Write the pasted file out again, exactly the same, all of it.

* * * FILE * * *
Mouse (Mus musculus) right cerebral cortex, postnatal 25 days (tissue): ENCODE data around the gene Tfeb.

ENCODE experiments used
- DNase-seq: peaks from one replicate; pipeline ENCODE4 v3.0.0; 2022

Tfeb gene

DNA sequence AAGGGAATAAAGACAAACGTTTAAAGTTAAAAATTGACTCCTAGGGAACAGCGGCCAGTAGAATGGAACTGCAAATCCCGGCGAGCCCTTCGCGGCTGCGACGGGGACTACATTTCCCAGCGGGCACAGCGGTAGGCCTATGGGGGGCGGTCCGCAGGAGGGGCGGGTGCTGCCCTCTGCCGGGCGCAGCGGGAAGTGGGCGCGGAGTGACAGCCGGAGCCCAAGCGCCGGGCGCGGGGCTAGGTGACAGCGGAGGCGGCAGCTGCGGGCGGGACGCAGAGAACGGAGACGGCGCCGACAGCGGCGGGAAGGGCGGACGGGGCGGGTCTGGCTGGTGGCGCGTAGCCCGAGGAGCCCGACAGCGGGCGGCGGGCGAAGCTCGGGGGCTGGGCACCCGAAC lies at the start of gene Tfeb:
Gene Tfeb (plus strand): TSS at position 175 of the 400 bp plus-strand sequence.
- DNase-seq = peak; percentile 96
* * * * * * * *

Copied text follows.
Mouse (Mus musculus) right cerebral cortex, postnatal 25 days (tissue): ENCODE data around the gene Tfeb.

ENCODE experiments used
- DNase-seq: peaks from one replicate; pipeline ENCODE4 v3.0.0; 2022

Tfeb gene

DNA sequence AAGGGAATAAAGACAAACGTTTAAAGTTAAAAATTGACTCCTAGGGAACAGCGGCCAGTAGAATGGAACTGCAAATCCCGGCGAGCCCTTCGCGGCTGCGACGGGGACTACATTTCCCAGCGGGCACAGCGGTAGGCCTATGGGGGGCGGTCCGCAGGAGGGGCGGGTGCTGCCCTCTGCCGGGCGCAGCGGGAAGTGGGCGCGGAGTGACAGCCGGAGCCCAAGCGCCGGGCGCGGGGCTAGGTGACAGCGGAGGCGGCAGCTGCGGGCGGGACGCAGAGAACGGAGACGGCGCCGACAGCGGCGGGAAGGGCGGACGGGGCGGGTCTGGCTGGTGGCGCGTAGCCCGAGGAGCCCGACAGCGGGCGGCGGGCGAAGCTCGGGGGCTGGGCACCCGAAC lies at the start of gene Tfeb:
Gene Tfeb (plus strand): TSS at position 175 of the 400 bp plus-strand sequence.
- DNase-seq = peak; percentile 96